Again . . . It is altogether unlikely that any place on this gasping planet is ever going to move toward a truly sustainable mobility system in the very short delay envisaged by our project unless there is a good dose of carsharing in its local solution package. Now this is an important point, which few cities and agencies have grasped thus far. And of course, it changes everything.
But that is not the end of the carsharing story. The other half of this mature vision of suitable transport in and around cities is that, even when carsharing is up and working to its full potential, it is only going to account for no more than one or two percent of all trips in the service area. Some seize this point and conclude that this shows that carsharing is not very important in the overall scheme of things. Wrong! It is critical. We have stated it in these terms for years: "Carsharing is the hammer on the last nail in the coffin of old mobility".
And, dear reader, that is exactly the nature of the complex building blocks and packages that make up sustainable transportation reform: they complement, they complete, and they synergize. And there are hundreds of them.
An excellent analogy of what we now hope to achieve in gathering support for World Streets.
6. Recent visitor map:
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Thursday, July 30, 2009
From the rough and tumble world of US transportation politics, Elana Schor of DC.STREETSBLOG.org takes an independent look at the Moving Cooler report, and tries to help those of us who do not necessarily understand DC-speak what it means for the real world.
Elana Schor, Washington DC, Tuesday, July 28, 2009
Anyone who kept tabs on the House's climate change bill last month recalls much acrimonious ado about the plan's impact on average American pocketbooks. The GOP tossed out cost estimates that turned out to  be manipulated, while nonpartisan projections showed the bill actually saving  money for low-income families.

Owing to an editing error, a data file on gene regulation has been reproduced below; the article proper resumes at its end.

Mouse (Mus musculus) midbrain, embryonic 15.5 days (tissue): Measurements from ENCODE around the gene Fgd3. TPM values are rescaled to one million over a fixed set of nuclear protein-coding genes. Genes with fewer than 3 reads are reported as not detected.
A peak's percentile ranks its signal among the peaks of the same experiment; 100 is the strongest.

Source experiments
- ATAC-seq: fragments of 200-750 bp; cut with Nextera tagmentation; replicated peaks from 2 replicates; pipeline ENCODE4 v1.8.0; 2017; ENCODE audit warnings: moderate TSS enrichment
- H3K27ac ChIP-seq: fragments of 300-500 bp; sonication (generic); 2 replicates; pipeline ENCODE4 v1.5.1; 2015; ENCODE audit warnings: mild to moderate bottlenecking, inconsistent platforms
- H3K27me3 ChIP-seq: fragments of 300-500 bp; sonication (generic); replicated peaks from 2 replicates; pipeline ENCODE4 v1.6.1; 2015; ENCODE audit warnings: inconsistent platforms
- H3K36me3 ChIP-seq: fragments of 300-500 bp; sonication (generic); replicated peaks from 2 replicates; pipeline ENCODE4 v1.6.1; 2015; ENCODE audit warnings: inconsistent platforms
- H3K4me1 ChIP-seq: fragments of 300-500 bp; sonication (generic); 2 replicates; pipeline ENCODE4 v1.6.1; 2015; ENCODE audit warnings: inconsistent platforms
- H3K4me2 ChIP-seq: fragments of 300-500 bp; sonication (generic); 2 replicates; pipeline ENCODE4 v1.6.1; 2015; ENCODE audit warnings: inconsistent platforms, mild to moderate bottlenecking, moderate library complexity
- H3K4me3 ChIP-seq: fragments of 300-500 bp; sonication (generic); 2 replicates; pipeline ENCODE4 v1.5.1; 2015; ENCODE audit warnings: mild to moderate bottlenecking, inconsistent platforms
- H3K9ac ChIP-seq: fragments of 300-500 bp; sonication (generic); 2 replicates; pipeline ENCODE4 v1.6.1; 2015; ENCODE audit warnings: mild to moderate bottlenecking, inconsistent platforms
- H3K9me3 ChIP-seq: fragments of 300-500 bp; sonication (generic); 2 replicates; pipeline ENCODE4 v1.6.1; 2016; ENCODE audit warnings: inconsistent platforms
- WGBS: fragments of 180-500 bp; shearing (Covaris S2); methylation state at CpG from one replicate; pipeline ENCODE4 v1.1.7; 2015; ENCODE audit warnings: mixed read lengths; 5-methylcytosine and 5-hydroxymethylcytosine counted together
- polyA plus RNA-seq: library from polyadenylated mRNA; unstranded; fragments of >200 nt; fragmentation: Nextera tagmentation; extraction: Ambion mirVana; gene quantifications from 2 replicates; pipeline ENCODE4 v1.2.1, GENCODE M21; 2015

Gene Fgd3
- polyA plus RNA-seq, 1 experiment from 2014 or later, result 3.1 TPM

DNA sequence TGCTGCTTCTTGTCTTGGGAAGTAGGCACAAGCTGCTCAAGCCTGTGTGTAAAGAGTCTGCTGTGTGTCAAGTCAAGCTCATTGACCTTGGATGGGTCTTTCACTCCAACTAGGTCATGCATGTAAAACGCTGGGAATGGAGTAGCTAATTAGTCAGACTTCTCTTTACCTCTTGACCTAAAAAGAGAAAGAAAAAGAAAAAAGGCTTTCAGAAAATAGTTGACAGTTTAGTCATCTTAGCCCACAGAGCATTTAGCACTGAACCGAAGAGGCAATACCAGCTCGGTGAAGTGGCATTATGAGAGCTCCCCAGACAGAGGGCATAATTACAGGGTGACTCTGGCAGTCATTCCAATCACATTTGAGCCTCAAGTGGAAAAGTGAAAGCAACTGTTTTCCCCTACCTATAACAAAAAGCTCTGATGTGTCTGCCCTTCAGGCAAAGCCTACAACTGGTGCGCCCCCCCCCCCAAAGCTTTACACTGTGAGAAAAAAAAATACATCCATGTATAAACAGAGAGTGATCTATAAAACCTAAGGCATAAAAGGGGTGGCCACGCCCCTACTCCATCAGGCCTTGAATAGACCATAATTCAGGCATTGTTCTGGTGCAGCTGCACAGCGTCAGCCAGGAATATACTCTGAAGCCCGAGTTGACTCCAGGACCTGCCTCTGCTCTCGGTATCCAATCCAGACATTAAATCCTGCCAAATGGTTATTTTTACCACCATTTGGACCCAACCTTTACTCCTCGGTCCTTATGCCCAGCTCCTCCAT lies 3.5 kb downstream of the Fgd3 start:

But the unfortunate truth  about the House climate bill is how little incentive it provides for reducing the carbon footprint of the nation's transportation sector, which accounts for about 30 percent of total U.S. emissions.
So how much would it cost to seriously tackle transportation emissions, through transit expansion, land use, and strategies to encourage less driving? A new report  released this morning by a coalition of government agencies and environmental groups offers a groundbreaking answer to that question.
The Moving Cooler report, as it's known, divided an array of emissions-reduction tactics into bundles, reflecting the likelihood that several of them will be instituted at once as part of a larger climate effort.
Pictured above is the chart that depicts the "long term/maximum results" bundle -- in plain English, a package deal of congestion pricing, high-speed rail, expanded transit and inter-city passenger rail, car-sharing, more HOV lanes, and increased highway capacity to clear bottlenecks.
The estimated savings from those proposals begin to outweigh the costs of implementation around 2016, according to the report, which was co-sponsored by the Federal Highway Administration and Federal Transit Administration.
But for other bundles of tactics, the savings from reducing emissions are more immediate; for others, they are more far-off. What about a package focusing on improving the efficiency of transportation systems, with highway expansion, speed limit reductions, and freight capacity boosts, but less attention to transit and rail?
That bundle would begin to save money by around 2022, the report found, with total savings reaching a peak of $80 billion per year in present-day dollars. Adding transit and rail to the mix nearly doubles the estimated savings, as the chart depicted above shows.
Another bundle of tactics focused on those that can be implemented right away at a low cost, though some of them also face considerable political opposition: congestion pricing, urban parking restrictions, transit fare reductions, and eco-driving. That package saves money almost immediately, the report's authors found.
Implementing the report's full array of solutions would result in estimated emissions reductions of as much as 24 percent every year. If that could be achieved, by 2050 the transportation sector would have provided one-fourth of the total greenhouse gas cuts required under the House climate bill. Of course, that's a tremendous "if."
The process starts, as one panelist involved in the report noted today, by recognizing that transportation has a major role to play in the climate bill and making it a prominent part of the discussion -- more prominent, even, than the debate over  how long to wait before re-writing federal transportation policy.
# # #